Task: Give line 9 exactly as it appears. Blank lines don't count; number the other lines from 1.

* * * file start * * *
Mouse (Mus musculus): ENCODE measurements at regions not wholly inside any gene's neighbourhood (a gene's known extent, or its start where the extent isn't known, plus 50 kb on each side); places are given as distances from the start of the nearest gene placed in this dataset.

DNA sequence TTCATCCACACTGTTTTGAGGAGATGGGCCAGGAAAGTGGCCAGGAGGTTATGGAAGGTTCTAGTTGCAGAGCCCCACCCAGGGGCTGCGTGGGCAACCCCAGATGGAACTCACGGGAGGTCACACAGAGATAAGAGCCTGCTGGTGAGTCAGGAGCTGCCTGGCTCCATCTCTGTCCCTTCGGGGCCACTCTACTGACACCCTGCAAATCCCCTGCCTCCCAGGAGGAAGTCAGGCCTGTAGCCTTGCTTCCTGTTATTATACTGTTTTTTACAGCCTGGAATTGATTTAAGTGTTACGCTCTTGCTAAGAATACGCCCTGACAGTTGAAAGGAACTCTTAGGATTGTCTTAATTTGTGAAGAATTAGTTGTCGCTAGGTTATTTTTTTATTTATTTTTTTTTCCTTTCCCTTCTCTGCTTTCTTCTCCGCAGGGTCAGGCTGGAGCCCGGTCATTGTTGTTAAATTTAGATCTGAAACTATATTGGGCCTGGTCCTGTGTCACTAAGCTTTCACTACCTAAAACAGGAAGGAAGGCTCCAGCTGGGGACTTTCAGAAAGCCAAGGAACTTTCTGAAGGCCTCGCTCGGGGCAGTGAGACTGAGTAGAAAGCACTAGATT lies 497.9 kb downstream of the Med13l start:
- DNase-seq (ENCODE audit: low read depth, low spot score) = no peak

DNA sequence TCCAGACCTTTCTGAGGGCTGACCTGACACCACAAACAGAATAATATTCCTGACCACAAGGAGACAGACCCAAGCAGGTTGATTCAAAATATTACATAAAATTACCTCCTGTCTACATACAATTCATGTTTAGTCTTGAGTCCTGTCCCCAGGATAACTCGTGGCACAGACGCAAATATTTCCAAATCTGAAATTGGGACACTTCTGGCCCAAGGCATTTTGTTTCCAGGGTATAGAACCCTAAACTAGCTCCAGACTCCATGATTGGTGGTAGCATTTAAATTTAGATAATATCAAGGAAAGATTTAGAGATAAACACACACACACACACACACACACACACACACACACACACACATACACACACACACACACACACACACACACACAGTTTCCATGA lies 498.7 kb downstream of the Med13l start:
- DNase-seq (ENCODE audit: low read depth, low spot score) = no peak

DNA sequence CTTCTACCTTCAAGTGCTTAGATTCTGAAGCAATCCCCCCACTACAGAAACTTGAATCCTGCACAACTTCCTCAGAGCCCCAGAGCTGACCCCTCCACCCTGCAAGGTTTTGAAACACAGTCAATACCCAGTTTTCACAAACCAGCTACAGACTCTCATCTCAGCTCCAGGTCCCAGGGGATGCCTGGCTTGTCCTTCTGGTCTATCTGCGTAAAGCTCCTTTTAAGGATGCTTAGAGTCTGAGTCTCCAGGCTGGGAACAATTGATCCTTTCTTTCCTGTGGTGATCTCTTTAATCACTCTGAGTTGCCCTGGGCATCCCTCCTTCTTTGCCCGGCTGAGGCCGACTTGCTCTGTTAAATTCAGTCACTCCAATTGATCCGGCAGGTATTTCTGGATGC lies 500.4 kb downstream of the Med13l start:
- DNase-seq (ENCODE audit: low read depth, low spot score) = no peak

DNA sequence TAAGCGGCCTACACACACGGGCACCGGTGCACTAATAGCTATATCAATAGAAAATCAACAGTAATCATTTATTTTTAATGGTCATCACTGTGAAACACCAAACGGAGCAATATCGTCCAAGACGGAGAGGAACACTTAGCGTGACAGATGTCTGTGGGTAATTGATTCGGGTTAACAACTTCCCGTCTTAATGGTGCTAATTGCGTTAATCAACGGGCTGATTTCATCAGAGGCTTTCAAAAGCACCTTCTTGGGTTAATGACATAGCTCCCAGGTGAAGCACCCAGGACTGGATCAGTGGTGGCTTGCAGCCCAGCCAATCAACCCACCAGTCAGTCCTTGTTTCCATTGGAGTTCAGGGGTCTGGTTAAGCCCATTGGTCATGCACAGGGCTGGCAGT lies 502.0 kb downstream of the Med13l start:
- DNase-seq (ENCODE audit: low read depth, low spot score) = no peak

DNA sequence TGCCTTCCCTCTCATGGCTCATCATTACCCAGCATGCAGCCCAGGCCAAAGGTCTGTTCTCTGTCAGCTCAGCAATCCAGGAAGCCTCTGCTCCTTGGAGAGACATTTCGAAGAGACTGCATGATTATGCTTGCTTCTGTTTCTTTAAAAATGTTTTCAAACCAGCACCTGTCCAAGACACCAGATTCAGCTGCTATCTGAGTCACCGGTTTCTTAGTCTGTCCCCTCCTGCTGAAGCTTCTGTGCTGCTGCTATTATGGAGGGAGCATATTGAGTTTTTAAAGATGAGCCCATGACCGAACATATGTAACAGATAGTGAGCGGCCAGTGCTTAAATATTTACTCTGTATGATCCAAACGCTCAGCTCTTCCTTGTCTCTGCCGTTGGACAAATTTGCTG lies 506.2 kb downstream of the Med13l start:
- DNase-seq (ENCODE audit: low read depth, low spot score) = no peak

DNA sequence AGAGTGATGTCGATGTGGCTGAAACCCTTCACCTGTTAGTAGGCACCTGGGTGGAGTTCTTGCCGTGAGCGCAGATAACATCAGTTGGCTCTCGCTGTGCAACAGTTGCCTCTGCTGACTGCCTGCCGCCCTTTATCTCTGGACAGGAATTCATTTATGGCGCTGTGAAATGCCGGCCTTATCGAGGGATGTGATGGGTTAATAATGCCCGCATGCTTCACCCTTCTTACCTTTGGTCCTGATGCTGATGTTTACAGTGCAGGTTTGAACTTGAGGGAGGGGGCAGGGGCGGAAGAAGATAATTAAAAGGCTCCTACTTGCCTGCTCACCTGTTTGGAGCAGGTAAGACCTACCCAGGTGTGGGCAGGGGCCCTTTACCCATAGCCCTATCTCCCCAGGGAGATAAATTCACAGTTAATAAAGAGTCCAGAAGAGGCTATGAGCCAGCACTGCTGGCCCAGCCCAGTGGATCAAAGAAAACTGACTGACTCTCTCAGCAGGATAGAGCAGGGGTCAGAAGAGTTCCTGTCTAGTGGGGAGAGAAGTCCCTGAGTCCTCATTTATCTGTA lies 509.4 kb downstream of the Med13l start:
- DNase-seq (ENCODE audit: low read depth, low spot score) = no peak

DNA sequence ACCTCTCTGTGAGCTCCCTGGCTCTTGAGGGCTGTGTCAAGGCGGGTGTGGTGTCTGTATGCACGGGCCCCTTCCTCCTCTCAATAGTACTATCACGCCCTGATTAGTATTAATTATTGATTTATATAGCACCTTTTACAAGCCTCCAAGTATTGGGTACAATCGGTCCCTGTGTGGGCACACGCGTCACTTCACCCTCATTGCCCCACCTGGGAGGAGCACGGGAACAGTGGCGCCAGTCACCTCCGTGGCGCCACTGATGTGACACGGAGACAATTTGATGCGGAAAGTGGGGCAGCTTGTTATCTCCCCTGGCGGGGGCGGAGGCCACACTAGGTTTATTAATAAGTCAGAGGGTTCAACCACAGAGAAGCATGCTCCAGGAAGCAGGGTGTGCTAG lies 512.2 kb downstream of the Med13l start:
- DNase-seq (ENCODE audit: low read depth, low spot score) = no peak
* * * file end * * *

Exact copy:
- DNase-seq (ENCODE audit: low read depth, low spot score) = no peak